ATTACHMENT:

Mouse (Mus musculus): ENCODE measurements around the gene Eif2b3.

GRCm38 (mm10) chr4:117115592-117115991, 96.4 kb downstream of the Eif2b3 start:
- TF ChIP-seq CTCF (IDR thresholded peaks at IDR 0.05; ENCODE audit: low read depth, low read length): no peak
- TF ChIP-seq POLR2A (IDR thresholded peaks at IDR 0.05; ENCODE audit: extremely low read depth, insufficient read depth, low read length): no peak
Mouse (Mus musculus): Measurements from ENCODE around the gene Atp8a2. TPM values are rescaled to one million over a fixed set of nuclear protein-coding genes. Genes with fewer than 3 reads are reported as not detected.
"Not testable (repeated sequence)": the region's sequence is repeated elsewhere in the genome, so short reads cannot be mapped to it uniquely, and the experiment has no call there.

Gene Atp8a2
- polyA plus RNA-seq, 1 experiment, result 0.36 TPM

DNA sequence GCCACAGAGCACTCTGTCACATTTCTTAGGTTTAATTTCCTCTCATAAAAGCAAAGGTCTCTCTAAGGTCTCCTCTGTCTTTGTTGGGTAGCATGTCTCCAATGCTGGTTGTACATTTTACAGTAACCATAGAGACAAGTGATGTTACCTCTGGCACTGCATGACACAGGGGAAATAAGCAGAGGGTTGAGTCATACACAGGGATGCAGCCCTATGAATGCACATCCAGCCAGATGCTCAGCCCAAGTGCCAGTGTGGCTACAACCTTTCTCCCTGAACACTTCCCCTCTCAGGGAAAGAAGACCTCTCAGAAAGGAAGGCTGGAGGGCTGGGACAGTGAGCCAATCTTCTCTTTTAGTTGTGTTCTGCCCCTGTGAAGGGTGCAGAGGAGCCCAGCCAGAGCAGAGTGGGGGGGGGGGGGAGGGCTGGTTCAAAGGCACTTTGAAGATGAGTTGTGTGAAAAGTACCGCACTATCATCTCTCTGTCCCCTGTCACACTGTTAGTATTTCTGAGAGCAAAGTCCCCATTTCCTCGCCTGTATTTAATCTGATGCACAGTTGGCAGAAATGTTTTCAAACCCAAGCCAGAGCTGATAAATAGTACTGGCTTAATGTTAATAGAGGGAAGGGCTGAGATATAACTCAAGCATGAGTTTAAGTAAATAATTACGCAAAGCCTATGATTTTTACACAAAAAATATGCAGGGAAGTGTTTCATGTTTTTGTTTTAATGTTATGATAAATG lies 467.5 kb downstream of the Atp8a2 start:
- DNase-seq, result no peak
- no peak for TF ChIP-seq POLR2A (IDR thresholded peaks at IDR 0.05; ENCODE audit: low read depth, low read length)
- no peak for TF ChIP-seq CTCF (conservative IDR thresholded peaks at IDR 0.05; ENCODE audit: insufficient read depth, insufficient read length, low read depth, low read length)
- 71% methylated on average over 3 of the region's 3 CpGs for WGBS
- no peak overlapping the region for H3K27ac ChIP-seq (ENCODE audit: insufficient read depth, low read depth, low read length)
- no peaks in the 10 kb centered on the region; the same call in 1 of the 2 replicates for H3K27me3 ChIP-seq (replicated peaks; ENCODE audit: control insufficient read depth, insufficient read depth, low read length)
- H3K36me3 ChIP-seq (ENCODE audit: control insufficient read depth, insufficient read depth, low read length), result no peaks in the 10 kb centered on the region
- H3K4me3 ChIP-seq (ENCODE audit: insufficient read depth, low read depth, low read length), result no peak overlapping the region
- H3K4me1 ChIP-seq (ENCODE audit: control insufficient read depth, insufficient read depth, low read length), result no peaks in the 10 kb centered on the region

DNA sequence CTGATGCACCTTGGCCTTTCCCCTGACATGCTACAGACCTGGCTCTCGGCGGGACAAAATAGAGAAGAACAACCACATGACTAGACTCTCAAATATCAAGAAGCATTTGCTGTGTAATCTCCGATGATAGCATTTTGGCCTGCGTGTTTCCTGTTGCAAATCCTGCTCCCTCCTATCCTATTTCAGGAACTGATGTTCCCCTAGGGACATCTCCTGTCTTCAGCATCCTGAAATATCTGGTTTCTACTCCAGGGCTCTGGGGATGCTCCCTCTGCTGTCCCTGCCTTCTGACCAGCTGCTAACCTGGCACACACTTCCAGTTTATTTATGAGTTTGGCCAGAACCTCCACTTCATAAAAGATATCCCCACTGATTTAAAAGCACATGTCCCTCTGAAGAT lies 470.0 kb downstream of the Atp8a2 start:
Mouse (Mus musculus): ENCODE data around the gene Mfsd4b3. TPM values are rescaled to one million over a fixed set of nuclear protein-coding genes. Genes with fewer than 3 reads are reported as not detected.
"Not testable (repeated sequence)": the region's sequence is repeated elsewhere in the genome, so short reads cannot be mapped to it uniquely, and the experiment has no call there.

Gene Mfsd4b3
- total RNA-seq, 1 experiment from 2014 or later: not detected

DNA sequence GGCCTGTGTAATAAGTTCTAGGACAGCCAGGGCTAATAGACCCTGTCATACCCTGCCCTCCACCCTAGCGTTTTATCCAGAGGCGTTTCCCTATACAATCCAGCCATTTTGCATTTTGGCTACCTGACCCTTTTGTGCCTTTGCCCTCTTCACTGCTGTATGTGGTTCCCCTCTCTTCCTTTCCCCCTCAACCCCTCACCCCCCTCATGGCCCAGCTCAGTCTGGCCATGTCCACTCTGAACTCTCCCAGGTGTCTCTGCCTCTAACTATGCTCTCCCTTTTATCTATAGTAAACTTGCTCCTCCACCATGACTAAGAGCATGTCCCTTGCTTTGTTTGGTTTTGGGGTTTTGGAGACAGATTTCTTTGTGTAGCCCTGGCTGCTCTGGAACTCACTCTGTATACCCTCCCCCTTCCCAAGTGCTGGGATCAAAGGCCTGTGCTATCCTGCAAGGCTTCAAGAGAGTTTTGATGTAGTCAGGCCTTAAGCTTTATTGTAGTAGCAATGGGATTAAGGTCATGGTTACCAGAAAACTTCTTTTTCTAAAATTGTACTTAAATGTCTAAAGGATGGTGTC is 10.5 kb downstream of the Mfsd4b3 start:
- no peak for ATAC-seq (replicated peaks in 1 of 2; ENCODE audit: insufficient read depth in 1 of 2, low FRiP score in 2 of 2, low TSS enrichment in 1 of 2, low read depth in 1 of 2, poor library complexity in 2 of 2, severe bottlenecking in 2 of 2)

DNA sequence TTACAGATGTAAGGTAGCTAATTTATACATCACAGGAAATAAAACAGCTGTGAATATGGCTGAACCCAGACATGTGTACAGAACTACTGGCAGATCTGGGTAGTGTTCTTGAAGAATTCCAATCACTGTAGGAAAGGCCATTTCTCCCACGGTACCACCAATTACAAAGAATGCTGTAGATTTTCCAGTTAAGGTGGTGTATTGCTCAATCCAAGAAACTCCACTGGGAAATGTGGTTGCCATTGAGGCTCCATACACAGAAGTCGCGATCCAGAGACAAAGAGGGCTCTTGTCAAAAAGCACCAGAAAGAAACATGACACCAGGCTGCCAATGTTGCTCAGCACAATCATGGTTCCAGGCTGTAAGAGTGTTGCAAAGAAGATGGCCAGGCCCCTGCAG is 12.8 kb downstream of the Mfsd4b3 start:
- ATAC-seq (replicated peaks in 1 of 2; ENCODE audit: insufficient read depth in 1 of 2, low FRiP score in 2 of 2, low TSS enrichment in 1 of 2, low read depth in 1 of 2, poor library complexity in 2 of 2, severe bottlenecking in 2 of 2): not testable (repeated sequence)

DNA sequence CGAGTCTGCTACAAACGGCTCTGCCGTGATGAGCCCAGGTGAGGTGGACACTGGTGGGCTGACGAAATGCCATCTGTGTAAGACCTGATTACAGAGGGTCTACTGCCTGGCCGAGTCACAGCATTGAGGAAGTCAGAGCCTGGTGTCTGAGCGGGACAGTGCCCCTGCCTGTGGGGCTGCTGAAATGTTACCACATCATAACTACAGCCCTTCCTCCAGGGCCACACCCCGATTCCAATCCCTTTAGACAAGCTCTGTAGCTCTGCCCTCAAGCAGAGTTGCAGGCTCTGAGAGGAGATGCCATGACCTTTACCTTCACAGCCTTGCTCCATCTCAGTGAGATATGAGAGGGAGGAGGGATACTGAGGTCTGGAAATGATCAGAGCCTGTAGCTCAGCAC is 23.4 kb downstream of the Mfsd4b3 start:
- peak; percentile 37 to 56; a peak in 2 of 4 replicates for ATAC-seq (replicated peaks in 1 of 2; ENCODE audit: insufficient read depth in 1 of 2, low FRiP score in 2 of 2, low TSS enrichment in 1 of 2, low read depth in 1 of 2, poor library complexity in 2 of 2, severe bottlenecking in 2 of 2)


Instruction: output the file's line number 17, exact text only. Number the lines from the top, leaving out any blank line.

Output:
- H3K4me3 ChIP-seq (ENCODE audit: insufficient read depth, low read depth, low read length), result no peak overlapping the region